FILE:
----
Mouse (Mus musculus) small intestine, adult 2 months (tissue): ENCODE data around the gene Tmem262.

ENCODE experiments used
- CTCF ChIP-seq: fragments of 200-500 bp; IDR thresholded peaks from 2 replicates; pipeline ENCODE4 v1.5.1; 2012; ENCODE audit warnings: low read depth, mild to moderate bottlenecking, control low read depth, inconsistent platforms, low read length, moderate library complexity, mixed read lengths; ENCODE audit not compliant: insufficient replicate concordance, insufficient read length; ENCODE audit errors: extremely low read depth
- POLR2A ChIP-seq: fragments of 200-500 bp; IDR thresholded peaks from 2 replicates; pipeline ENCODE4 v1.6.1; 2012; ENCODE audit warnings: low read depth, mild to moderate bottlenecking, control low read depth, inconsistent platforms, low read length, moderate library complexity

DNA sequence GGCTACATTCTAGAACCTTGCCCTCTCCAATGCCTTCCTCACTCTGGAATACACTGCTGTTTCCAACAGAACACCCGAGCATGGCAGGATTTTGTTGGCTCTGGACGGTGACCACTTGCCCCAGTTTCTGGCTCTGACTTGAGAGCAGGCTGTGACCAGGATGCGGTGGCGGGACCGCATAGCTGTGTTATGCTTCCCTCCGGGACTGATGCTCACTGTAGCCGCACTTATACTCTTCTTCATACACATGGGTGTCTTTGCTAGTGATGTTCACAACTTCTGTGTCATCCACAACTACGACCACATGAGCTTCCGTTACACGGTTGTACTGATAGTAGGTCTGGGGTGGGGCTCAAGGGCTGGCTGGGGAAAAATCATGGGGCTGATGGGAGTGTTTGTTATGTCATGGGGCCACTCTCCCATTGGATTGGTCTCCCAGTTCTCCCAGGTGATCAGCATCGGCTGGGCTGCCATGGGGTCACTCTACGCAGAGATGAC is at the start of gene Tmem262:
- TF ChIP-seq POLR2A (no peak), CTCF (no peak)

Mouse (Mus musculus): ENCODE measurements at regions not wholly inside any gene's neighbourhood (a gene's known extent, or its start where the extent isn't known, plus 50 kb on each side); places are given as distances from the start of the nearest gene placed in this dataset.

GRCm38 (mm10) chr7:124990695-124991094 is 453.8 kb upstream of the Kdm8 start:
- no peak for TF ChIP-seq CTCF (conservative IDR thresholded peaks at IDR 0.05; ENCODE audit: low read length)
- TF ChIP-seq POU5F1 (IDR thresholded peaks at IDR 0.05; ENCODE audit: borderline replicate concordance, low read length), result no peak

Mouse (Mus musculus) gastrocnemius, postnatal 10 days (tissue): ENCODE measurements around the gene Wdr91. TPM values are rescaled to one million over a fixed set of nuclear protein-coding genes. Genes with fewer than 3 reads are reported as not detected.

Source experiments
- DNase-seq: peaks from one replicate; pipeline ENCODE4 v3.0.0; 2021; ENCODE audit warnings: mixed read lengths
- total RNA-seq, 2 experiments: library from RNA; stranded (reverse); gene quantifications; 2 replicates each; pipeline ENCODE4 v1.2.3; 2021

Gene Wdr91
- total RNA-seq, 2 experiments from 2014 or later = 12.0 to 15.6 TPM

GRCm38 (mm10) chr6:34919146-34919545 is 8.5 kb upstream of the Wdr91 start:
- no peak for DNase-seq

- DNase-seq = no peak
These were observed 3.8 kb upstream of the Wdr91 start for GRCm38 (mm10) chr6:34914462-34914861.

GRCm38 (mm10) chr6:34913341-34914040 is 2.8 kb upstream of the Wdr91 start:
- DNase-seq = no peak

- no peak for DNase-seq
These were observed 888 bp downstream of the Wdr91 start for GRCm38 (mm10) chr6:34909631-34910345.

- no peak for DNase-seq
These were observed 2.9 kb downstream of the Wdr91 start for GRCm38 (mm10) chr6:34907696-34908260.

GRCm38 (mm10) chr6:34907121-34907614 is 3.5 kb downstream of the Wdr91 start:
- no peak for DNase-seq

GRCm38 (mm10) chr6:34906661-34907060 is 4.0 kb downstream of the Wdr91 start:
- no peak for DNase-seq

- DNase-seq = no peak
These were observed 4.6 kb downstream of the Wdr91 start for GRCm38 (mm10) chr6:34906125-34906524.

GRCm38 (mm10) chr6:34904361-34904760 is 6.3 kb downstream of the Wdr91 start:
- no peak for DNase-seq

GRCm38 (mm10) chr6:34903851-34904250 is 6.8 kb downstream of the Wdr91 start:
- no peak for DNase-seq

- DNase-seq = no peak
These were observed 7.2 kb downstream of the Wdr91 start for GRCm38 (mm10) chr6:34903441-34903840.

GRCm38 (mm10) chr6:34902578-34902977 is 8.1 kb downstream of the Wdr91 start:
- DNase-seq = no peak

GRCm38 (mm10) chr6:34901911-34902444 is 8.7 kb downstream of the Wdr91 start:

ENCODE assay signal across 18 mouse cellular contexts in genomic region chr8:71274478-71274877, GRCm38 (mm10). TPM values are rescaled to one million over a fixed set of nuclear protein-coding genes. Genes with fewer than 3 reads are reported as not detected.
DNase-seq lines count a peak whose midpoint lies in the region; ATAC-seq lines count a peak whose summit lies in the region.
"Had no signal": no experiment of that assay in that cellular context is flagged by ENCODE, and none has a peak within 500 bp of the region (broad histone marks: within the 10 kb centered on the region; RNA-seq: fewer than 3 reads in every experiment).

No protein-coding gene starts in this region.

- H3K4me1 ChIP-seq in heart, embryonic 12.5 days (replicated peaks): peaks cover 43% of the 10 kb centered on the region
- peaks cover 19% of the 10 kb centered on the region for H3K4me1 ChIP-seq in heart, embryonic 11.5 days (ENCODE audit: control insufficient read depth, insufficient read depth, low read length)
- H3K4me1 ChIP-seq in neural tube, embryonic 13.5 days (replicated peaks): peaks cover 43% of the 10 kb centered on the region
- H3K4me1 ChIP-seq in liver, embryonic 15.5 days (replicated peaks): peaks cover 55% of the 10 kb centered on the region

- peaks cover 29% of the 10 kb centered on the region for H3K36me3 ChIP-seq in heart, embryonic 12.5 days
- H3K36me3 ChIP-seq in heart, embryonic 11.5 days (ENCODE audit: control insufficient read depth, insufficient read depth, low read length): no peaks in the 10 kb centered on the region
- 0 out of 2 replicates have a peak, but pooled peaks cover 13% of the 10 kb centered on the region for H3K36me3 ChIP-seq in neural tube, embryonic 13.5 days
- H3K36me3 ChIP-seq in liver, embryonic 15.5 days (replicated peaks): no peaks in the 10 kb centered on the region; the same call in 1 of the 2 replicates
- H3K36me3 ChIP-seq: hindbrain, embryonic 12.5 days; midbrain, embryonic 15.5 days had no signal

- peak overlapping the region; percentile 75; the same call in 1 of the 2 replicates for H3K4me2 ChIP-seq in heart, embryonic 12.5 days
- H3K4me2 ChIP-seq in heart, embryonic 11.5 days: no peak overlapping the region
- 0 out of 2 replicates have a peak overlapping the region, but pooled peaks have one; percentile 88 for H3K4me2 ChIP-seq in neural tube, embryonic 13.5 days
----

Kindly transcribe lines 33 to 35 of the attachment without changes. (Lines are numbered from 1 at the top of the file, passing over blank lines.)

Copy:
GRCm38 (mm10) chr6:34904361-34904760 is 6.3 kb downstream of the Wdr91 start:
- no peak for DNase-seq

GRCm38 (mm10) chr6:34903851-34904250 is 6.8 kb downstream of the Wdr91 start: